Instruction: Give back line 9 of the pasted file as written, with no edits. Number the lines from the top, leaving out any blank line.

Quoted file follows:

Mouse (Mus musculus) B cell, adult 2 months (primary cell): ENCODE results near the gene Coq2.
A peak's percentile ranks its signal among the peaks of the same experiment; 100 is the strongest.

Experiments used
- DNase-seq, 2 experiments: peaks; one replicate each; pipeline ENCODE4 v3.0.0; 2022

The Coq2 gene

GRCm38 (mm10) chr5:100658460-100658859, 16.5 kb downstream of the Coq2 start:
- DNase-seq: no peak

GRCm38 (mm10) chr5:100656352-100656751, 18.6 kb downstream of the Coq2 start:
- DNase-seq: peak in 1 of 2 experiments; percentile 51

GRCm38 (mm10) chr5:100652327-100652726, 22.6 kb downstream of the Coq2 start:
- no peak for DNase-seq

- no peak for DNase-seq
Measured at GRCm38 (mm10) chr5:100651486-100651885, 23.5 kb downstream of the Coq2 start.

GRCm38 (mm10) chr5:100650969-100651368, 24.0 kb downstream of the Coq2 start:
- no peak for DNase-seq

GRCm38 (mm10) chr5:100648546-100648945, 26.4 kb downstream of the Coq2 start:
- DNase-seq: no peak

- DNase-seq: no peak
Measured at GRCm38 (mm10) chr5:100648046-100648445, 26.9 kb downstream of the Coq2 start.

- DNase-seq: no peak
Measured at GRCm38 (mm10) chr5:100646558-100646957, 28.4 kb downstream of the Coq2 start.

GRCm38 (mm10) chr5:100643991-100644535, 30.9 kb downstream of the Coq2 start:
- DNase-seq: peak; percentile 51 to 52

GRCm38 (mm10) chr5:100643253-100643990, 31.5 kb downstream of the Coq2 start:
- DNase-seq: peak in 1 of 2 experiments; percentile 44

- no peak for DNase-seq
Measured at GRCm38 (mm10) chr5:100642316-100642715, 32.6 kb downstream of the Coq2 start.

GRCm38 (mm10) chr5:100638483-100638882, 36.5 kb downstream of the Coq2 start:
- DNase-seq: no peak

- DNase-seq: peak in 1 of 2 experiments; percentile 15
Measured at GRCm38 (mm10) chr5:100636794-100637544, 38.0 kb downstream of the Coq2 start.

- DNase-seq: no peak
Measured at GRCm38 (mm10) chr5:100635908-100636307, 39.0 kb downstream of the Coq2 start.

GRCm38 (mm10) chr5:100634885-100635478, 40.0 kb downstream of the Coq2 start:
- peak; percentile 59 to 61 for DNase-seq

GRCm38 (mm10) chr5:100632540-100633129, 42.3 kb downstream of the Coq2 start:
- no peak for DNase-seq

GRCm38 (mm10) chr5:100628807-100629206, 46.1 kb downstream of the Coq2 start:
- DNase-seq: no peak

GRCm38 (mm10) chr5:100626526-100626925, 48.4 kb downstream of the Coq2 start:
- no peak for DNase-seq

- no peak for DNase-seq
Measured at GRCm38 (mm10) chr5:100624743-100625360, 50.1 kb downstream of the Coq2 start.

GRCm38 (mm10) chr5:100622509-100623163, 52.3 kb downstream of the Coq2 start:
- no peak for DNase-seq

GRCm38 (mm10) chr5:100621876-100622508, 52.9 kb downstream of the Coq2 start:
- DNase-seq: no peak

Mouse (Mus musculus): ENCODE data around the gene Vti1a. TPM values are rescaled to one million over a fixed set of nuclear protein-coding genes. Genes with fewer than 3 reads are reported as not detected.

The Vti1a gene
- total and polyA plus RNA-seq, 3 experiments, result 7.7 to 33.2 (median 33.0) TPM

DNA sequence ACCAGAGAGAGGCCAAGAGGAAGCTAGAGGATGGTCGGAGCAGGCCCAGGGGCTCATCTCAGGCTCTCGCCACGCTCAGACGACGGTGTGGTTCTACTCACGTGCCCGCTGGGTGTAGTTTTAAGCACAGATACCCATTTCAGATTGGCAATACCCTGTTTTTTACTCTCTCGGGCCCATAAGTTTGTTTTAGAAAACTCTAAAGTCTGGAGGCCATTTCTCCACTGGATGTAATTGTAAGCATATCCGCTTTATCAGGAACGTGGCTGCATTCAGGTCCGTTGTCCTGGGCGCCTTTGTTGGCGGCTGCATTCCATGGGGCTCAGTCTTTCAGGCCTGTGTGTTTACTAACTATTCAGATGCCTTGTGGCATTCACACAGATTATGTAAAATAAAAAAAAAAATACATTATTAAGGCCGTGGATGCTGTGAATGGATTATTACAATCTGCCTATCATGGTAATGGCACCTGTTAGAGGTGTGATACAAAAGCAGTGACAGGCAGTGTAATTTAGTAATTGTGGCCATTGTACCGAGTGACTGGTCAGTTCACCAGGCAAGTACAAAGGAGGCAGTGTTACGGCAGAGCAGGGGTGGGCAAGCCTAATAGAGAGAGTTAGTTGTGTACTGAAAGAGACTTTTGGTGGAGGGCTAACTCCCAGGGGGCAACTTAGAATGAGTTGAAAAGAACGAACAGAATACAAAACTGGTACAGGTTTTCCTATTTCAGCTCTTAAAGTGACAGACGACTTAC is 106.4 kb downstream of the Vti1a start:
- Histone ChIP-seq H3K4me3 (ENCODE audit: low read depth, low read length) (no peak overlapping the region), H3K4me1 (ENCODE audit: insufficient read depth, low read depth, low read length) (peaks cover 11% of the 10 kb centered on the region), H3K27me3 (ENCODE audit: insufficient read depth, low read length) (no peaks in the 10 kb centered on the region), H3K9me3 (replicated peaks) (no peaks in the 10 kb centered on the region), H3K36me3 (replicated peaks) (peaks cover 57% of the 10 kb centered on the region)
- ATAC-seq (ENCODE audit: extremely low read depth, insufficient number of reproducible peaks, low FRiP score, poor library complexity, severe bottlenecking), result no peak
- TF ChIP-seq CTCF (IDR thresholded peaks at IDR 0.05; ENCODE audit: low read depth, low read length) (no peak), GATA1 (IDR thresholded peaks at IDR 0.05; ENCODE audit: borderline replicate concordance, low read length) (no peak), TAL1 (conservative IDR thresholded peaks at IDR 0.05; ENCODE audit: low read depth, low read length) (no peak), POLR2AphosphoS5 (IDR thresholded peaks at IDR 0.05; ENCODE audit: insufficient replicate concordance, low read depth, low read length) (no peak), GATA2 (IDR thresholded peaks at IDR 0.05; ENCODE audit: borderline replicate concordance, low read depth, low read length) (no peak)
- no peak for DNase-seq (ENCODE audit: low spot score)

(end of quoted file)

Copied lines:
- DNase-seq: peak in 1 of 2 experiments; percentile 51